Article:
Numerical Simulation of Microstructure Evolution of Rocks


FFT/ELLE is a numerical code developed to simulate microstructure evolution of rocks during plastic deformation and recrystallization.

The numerical approach is based on the coupling of a full-field viscoplastic formulation based on the Fast Fourier Transform (Lebensohn, 2001) and a front-tracking approach using the numerical platform Elle (e.g., Bons et al., 2008). Briefly, the FFT-formulation provides an exact solution of the micromechanical problem by finding a strain-rate and stress field, associated with a kinematically admissible velocity field, which minimizes the average local work-rate under the compatibility and equilibrium constraints (see Lebensohn, 2001 and Lebensohn et al., 2008). The numerical platform ELLE is an open-source multi-purpose and multi-scale software for the simulation of the evolution of microstructures during deformation and metamorphism. ELLE has been extensively used to simulate microstructure processes, including grain growth (Bons et al., 2001; Jessell et al., 2003), dynamic recrystallization (Piazolo et al., 2002), strain localization (Jessell et al., 2005), melt processes (Becker et al., 2008), deformation of two-phase materials (Jessell et al., 2009) and porphyroclast rotation in anisotropic materials (Griera et al., 2011; Griera et al., 2013), among other contributions.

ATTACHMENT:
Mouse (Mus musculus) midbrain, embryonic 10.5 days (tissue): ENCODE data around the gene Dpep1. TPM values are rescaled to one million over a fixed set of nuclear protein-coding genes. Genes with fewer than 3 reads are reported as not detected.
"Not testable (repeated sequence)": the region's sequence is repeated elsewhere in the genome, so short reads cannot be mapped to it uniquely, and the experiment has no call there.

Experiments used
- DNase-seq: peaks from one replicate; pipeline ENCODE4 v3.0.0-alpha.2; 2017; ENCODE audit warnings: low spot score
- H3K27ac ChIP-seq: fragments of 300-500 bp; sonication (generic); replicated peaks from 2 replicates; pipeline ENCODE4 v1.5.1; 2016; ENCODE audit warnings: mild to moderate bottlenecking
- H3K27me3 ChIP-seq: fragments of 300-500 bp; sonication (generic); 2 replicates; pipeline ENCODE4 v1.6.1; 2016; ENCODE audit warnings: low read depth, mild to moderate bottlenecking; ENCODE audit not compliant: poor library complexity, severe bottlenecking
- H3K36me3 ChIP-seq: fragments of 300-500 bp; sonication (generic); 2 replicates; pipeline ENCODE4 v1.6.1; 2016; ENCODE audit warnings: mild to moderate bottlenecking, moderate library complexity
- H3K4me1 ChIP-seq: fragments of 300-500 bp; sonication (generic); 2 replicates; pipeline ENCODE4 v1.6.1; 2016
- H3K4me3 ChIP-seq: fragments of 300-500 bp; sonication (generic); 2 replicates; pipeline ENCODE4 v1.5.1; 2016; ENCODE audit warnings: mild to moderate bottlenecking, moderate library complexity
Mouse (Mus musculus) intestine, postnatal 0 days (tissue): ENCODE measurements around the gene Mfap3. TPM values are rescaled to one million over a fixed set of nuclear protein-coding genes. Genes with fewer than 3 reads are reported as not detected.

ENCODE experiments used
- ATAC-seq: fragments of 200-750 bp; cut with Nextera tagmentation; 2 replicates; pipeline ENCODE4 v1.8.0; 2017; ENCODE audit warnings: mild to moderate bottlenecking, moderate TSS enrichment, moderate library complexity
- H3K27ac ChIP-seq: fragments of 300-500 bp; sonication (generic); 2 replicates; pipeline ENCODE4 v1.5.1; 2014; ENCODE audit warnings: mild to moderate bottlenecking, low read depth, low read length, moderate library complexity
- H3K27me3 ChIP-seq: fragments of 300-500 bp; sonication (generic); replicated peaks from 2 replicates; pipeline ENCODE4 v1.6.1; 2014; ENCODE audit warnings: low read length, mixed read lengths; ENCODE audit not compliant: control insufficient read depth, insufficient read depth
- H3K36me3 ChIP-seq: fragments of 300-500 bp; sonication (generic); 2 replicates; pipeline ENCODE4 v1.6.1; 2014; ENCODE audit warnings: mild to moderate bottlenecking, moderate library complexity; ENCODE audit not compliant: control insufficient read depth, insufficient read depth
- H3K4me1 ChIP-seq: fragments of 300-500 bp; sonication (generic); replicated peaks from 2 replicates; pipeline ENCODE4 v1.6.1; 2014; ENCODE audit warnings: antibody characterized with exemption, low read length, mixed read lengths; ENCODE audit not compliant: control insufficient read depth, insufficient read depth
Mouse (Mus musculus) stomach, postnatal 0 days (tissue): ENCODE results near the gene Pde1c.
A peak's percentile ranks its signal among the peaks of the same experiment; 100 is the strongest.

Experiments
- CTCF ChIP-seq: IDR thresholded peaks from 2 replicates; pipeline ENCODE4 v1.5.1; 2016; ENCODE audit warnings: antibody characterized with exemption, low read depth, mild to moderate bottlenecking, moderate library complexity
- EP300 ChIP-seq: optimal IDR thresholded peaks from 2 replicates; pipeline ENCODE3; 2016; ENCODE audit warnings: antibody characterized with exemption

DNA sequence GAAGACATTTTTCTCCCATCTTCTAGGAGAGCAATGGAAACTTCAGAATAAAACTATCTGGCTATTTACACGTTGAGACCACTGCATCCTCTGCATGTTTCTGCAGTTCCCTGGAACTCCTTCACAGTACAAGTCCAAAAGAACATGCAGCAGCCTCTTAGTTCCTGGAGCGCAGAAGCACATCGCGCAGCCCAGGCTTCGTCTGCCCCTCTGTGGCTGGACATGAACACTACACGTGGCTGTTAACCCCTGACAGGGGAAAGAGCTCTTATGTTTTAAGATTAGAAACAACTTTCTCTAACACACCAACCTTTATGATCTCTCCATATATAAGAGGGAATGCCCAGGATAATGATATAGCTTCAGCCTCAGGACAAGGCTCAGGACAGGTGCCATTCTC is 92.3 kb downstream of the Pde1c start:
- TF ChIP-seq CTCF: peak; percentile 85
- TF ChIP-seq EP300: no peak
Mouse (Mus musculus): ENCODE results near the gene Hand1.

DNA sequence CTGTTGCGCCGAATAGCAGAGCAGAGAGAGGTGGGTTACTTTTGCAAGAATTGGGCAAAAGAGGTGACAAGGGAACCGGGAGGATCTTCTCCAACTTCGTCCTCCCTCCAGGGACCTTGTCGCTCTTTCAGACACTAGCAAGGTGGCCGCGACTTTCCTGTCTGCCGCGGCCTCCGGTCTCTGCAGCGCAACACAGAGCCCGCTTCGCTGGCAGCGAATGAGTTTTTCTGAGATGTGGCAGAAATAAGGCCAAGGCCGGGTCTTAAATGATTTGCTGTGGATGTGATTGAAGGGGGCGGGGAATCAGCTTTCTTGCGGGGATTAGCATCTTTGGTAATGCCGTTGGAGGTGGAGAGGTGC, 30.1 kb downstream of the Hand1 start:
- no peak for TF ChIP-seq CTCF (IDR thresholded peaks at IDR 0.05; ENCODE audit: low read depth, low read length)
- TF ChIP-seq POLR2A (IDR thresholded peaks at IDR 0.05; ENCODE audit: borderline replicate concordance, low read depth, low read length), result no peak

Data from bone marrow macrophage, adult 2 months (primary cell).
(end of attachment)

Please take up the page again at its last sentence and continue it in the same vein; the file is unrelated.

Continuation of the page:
The code started to be developed during a CNRS postdoc at LMTG of Toulouse (France) under the supervision by Mark Jessell (Toulouse, France) and colaboration by Ricardo Lebensohn (LANL, USA), Lynn Evans (Monash, Australia) and Paul Bons (Tuebingen, Germany). The code is freely distributed with the Elle package, although if you want to use please contact us (albert.griera at

Flow diagram of the numerical scheme 












Deformation of polycrystalline ice













(a) Lattice orientation of the microstructure (a) before and (b) after deformation. (c) Normalized strain increment and (d) Von Mises stress field.

Numerical simulation of deformation and growth of porphyroblasts



Dynamic recrystallization of Olivine

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